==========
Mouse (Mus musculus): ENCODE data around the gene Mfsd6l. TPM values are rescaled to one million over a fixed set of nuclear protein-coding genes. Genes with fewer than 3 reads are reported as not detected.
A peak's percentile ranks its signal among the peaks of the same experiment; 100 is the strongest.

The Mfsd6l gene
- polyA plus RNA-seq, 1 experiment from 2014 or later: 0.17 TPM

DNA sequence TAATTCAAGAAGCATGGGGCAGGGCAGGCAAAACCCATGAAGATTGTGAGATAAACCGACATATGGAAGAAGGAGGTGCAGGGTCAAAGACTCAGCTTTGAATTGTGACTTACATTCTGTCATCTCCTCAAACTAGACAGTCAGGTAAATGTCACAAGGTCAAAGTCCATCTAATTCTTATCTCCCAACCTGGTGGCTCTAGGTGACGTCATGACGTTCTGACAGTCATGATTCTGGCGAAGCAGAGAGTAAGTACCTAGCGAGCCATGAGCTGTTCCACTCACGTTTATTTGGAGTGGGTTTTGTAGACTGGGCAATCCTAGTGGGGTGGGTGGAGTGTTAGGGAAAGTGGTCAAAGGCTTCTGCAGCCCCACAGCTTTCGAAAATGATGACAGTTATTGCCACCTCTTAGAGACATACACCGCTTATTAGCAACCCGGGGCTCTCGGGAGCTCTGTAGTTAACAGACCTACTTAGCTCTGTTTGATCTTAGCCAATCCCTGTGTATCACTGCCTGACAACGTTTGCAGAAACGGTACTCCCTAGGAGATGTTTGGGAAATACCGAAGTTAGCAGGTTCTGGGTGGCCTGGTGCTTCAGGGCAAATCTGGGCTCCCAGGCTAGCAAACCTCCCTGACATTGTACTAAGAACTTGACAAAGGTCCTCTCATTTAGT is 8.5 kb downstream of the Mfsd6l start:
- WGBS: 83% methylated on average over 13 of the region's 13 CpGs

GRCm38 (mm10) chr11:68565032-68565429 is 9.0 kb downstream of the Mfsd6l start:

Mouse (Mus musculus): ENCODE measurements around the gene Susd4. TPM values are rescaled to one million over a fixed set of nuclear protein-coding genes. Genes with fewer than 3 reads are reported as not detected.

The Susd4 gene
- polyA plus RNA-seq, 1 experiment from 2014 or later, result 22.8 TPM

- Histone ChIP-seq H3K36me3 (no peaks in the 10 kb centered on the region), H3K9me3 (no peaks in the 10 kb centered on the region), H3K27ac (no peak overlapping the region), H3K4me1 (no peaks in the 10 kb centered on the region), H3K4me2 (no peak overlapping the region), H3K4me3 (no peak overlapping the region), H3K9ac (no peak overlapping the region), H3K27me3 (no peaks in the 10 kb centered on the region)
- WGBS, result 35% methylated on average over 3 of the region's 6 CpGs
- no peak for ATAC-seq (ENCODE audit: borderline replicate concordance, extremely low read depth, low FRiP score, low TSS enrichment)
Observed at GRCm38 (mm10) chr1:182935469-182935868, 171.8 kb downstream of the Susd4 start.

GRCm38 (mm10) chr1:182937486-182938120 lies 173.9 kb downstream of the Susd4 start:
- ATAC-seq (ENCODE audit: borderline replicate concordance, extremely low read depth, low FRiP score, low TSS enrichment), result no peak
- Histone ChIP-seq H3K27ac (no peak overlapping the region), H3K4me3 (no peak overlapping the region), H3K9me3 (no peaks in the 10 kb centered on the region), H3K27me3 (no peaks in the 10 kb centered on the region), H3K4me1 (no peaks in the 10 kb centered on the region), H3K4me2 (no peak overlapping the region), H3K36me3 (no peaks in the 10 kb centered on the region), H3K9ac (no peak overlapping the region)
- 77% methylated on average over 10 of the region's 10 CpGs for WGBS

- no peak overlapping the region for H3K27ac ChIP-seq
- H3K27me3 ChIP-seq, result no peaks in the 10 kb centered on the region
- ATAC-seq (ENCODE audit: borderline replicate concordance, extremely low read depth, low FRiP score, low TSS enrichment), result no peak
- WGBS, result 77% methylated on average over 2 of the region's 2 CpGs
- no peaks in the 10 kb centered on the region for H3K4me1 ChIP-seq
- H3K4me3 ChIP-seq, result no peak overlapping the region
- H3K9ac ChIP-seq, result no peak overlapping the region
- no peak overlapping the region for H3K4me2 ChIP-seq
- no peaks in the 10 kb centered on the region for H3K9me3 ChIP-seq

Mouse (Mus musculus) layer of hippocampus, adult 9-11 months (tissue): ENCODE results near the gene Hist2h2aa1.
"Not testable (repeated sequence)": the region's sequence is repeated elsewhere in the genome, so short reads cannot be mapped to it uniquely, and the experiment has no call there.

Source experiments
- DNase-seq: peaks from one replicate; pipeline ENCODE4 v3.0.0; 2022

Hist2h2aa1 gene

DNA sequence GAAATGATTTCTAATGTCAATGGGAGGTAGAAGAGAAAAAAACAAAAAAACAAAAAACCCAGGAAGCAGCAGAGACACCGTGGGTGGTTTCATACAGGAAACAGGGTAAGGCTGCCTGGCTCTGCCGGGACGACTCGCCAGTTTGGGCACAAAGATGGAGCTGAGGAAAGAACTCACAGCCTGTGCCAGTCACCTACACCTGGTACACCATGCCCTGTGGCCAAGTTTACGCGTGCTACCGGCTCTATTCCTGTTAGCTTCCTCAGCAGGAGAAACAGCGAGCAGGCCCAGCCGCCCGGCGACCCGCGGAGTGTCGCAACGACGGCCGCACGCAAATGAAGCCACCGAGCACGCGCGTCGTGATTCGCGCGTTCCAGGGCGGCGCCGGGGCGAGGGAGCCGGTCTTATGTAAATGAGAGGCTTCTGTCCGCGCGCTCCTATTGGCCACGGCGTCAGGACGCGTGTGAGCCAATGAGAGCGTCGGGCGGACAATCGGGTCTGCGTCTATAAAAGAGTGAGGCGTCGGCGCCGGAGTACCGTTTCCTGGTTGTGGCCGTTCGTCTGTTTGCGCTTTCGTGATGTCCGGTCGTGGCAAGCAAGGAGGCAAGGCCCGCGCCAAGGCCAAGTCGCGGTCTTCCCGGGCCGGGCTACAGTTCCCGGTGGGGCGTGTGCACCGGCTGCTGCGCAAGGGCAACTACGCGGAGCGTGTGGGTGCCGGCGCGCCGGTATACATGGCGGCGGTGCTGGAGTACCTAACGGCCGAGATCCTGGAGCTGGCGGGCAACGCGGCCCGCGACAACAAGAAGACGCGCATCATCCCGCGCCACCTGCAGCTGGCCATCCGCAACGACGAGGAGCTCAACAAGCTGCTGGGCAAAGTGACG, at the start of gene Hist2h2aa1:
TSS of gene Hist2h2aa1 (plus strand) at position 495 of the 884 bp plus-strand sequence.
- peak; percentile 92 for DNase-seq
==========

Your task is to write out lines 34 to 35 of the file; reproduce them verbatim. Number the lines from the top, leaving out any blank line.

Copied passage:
TSS of gene Hist2h2aa1 (plus strand) at position 495 of the 884 bp plus-strand sequence.
- peak; percentile 92 for DNase-seq